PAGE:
Jakarta: First they ripped out Lukas Tumiso’s toenails. Then they jammed his mangled toes under a table leg. “I was badly tortured,” Tumiso says. “They hit my nose with an iron bar until it was deformed.”
It was December 1965 and Tumiso had been arrested by a military officer on his way home from university in Surabaya, Indonesia’s second largest city. He was suspected of leftist leanings because he was a member of a student association affiliated with the Indonesian Communist Party PKI, and had participated in anti-Malaysia and anti-Hollywood protests.
Suharto (right) and Sukarno during an Independence Day parade in Jakarta in 1967.
Tumiso was also suspect because he had previously been a primary school teacher in Ujung Pangkah, a remote village 50 kilometres from Surabaya.
“At that time teachers were considered intellectuals,” Tumiso says. “Communications were so remote – there were only two transistor radios in the area, including one in my village. People would go to the teacher to ask how to name their baby, what is the best time to plant rice?”
Every night Tumiso would meet the farmers in their rice fields at night and discuss agrarian law.
Former government official Marzuki, 80, will go to The Hague to watch the trial.
Photo: Tatan Syuflana
“Farmers who lived in urban areas were able to keep 50 per cent of their crops but in remote areas like mine landlords were taking 80 per cent. This created a tense situation and clashes between them. This upset landlords and they [farmers] were accused of being communists.”
As the village guru – the Indonesian word for teacher – Tumiso says he was also an easy target.
This year is the 50th anniversary of Indonesia’s bloody October. It marked the beginning of a communist purge led by Major-General Suharto’s army, which annihilated the political left in Indonesia.
Lukas Tumiso, pictured last month at a nursing home in Jakarta, Indonesia, was tortured in 1965.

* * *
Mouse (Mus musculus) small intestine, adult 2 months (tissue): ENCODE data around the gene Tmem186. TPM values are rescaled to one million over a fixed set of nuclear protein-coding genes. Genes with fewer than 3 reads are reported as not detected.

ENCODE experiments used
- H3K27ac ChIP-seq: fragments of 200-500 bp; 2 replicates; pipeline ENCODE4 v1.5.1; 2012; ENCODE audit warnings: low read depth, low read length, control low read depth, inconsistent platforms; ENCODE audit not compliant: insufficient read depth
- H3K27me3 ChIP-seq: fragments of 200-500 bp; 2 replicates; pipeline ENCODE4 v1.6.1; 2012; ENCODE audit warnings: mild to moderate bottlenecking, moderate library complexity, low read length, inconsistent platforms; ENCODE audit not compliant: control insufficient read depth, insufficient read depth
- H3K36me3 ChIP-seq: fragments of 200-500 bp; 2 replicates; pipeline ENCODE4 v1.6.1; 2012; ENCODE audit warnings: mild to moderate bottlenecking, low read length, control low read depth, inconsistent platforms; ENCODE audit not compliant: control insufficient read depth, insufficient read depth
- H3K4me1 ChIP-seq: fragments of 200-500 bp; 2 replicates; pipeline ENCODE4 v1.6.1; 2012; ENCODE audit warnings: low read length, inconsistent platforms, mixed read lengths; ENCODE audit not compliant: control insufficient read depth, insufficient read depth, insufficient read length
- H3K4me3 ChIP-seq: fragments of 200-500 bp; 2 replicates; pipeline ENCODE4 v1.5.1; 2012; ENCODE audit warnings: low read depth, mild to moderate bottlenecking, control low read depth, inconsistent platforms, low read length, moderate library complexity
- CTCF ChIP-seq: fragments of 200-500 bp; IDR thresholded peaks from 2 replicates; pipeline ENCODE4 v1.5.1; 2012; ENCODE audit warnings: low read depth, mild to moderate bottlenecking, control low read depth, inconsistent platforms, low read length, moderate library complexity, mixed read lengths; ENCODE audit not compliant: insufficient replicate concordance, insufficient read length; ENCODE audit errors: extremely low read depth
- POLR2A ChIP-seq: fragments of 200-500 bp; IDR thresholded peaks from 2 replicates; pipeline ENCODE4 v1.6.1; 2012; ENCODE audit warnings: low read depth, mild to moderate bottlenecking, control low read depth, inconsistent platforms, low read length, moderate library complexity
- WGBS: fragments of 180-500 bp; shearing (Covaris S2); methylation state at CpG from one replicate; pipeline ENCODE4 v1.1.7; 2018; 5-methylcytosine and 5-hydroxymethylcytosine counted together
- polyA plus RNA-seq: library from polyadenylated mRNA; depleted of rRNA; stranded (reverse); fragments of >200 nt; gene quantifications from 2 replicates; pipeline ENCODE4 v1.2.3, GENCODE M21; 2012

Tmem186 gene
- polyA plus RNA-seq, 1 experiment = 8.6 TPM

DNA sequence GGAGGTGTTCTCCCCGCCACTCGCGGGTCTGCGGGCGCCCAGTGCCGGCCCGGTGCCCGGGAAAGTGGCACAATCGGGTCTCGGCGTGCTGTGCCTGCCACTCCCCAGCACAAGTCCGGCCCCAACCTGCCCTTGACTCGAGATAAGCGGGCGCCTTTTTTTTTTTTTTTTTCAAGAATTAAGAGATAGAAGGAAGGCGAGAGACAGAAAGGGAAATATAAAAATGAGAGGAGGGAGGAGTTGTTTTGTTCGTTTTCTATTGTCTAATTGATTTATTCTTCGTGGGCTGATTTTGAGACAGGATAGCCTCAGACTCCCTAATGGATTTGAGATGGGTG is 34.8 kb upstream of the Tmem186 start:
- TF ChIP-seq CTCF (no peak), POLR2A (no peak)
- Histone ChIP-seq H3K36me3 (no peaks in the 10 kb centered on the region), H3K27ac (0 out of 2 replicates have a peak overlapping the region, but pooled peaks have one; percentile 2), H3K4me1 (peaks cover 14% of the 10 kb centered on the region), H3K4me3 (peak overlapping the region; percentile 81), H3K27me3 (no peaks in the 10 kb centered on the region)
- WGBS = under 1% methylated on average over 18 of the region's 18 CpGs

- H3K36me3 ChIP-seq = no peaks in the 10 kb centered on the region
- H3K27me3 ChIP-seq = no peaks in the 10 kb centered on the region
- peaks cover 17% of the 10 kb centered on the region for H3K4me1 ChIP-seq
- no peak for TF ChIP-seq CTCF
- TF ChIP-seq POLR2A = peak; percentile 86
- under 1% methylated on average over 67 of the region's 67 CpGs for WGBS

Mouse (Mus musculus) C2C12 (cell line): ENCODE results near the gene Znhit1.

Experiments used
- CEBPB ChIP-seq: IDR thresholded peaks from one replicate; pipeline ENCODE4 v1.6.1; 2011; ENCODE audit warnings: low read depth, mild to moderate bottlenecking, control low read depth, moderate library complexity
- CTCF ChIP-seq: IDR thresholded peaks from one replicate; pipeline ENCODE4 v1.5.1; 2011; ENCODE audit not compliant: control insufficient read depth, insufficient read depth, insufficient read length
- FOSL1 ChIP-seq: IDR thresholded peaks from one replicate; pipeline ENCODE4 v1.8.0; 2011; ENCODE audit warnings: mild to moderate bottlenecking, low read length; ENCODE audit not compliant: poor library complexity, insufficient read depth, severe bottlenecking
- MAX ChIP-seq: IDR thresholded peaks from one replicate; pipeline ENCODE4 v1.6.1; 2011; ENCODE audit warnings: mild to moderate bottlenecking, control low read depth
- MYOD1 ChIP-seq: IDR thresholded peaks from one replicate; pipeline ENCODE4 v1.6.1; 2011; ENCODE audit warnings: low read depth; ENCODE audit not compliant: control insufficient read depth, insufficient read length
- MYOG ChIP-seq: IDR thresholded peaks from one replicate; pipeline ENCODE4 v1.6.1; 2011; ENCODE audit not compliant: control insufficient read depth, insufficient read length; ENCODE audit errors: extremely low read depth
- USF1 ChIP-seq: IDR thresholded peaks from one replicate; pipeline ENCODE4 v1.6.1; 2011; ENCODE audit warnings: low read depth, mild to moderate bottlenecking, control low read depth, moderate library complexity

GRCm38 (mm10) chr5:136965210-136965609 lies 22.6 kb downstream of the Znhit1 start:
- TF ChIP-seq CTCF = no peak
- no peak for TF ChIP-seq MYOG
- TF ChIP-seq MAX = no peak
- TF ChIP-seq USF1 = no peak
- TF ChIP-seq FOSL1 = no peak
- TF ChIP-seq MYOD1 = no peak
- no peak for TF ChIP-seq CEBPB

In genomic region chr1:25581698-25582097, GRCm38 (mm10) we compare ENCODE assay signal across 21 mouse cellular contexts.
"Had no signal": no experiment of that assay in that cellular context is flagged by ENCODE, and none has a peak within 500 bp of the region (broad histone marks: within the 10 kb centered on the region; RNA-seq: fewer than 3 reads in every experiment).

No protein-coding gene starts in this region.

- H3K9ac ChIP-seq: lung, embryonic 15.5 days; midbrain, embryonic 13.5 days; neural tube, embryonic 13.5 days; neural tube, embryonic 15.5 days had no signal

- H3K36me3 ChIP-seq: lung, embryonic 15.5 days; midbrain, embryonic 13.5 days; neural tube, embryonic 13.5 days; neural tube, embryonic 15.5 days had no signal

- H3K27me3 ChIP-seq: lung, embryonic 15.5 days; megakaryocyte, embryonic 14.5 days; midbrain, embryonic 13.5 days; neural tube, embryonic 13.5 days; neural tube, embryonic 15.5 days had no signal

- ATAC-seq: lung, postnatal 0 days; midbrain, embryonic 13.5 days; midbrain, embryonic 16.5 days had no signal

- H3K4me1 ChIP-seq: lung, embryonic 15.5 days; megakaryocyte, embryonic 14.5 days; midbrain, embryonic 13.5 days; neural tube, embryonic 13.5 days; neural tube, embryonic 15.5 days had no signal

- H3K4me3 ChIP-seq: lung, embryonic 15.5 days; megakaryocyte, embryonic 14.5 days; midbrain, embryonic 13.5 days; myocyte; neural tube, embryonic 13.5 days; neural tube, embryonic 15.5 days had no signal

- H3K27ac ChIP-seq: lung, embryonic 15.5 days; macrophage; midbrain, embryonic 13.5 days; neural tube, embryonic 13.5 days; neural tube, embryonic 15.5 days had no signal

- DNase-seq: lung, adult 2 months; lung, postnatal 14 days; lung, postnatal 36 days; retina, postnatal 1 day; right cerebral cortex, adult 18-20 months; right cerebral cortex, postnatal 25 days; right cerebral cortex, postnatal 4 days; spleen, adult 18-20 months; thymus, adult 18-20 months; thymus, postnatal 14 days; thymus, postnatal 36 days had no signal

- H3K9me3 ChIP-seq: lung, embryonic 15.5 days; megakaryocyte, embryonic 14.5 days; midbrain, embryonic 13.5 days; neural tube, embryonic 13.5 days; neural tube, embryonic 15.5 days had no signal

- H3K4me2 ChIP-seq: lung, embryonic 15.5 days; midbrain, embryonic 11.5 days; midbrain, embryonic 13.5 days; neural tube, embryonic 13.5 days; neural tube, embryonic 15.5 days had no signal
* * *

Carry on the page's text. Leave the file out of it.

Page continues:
Photo: Tatan Syuflana
The pogrom was triggered by the assassination of six army generals on September 30, 1965, in a coup blamed on the now-defunct PKI. An estimated 500,000 to 1 million people labelled “communists” were massacred in what the CIA described as “one of the worst mass murders of the 20th century”.
“The nation dissolved into terror – people even stopped eating fish for fear that fish were eating corpses,” writes documentary filmmaker Joshua Oppenheimer, who spent 12 years investigating the genocide.
Sexual violence was rampant. Hundreds of thousands of people were detained without trial, including about 12,000 who were sent to the Buru Island gulag.
Major-General Suharto in 1966.
“I have abnormal vision because they hit us with whatever they found on the ground,” says Tumiso, who was imprisoned for more than 10 years on the island. His wife remarried while he was in jail.
Now 75, Tumiso is wearing a T-shirt with a print based on Djoko Pekik’s famous painting Indonesia 1998 Berburu Celeng (Indonesia hunts wild boar). The artwork, painted when Suharto stepped down in 1998 after his 32-year dictatorship, features thousands celebrating the capture of a fat wild boar.
But Tumiso is still not celebrating. “I don’t want to talk about my life on Buru Island, I will tell you about the impact. I still have dreams I’m in prison and I had a mental breakdown. What happened in 1965 should be resolved by the government.”
This week Indonesia has publicly wrestled with what one commentator described as its “political amnesia”. In 2012, the Indonesian national human rights commission Komnas HAM released a damning report into the killings. The four-year investigation found security forces and civilian squads had committed crimes against humanity. It recommended a criminal inquiry and the establishment of an ad hoc human rights court to try the perpetrators.